Neil Young

Live at the Cellar Door
Neil Young

Neil YoungUncle Neil’s at it again, issuing the seventh disc in his live Archives Performance Series. Once more he’s alone with his Martins and a piano (a “really outta sight” Steinway), this time post-Thanksgiving 1970 at the erstwhile D.C. club in the title.

For those keeping score, Cellar Door is Disc 2.5 in the series. Culled from a six show residency, the set leans heavily on the just-released After the Gold Rush. But fodder for fanatics includes a pre-Harvest “Old Man” and a piano-accompanied “Cinnamon Girl.” Somewhat of a bummer, Young includes “Bad Fog Of Loneliness” and “See The Sky About To Rain,” both featured on the previously released Disc 3 recorded just seven weeks later. And except for a bit of period-perfect laconic stoner charm before Buffalo Springfield’s “Flying On The Ground Is Wrong,” there’s little between-song patter.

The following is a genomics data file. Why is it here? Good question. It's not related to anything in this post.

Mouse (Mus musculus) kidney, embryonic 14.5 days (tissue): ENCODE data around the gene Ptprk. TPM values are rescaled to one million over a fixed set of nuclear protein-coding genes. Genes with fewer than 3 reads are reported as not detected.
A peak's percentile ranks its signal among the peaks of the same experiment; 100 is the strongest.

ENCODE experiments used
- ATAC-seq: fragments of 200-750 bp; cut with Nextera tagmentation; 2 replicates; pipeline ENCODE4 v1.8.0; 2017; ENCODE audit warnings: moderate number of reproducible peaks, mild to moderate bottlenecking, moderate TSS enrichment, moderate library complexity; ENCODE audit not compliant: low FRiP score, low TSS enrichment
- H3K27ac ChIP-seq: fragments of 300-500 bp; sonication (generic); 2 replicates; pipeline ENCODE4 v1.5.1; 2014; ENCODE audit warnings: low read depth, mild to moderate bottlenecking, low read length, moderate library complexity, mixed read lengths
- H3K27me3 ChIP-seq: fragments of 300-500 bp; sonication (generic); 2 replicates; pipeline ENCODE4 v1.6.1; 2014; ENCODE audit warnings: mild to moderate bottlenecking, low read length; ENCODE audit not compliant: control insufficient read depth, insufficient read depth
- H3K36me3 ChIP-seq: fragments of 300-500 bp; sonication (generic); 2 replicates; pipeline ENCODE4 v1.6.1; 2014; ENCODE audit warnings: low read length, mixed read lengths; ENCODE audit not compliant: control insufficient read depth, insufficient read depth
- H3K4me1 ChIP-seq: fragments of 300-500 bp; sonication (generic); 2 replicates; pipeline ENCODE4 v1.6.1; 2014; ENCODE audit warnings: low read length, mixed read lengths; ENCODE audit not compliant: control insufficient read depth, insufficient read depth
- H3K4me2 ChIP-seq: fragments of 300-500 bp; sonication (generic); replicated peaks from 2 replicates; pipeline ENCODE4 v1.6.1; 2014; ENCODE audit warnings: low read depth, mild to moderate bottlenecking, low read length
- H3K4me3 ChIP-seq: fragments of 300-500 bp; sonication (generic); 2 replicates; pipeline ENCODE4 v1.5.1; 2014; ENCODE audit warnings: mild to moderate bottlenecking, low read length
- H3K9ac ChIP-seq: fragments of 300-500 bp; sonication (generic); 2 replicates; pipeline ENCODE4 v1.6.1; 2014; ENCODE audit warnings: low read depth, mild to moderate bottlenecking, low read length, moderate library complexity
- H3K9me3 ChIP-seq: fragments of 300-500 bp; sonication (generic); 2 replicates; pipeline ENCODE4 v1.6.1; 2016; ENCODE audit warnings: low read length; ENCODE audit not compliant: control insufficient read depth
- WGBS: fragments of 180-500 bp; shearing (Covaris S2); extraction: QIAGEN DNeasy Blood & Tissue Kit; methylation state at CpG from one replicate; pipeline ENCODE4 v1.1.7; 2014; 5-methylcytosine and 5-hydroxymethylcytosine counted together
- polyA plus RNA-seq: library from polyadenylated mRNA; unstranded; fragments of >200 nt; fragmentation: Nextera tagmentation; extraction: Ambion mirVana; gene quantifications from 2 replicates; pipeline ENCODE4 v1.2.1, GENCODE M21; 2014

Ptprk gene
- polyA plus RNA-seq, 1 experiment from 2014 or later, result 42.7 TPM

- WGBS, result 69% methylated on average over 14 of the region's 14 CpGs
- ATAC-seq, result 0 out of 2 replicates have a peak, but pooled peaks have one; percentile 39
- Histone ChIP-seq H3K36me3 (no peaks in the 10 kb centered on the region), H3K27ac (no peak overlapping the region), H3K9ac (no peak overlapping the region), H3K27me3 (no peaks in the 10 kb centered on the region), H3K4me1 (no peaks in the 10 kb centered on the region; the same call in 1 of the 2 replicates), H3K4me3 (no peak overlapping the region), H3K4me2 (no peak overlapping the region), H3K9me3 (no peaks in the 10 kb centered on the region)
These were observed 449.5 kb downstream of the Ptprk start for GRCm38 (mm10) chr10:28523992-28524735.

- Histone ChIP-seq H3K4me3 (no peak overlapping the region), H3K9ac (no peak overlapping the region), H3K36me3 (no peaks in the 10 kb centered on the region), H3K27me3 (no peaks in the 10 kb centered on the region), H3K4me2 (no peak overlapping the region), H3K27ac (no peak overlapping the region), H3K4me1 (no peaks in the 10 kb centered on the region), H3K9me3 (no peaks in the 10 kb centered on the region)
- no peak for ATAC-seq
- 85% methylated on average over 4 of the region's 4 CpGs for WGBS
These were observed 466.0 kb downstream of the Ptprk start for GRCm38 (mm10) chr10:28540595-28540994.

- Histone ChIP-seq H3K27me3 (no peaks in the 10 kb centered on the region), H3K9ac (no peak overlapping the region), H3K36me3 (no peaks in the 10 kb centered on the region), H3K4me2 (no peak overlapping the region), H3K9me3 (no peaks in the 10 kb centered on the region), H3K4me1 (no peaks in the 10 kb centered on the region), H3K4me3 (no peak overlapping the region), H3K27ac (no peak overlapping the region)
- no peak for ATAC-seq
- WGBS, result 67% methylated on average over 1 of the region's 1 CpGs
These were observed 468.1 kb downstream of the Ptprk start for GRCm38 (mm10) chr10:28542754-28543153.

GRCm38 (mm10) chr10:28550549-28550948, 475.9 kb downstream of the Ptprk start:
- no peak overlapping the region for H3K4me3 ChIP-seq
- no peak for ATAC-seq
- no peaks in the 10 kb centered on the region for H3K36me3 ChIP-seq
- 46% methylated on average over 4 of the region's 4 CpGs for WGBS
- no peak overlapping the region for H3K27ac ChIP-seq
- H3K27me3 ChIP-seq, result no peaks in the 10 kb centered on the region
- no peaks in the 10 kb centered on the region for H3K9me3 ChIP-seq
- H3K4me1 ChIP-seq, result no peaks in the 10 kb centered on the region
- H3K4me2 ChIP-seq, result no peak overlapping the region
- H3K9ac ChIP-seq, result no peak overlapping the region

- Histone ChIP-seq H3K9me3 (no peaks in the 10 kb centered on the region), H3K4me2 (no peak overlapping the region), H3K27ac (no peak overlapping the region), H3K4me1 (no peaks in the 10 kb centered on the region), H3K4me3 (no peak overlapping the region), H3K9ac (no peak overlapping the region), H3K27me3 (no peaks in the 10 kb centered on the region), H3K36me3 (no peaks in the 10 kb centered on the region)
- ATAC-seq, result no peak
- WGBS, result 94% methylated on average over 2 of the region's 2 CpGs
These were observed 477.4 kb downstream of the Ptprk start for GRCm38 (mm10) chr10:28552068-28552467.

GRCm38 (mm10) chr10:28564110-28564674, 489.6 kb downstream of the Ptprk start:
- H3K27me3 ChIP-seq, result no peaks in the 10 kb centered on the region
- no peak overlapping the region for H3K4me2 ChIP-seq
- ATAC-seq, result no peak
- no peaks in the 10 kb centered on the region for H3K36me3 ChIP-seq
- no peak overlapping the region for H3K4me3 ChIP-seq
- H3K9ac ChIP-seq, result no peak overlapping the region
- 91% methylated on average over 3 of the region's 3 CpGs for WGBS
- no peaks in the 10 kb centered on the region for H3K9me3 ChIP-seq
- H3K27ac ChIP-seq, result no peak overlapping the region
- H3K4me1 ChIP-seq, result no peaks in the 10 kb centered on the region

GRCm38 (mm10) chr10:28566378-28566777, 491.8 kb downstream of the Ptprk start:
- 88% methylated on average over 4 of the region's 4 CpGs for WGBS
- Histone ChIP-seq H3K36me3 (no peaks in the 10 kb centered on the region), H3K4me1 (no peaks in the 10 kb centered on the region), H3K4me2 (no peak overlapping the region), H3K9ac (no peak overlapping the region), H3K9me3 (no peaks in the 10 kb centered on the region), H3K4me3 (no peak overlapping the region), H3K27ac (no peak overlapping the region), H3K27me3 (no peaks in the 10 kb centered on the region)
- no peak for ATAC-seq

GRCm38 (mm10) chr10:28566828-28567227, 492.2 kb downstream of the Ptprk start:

What makes Cellar Door well worth the price of admission, however, is its intimacy. Muffled coughs, three-dimensional hammer-ons and pull-offs, time tapped out on a soundboard, even fret buzz – the audio is fantastic (despite what Young tells us about digital) and underscores the songs’ timelessness.

Young fans are fortunate Winnipeg’s finest had the foresight to be an obsessive archivist.

This article originally appeared in VG‘s March ’14 issue. All copyrights are by the author and Vintage Guitar magazine. Unauthorized replication or use is strictly prohibited.

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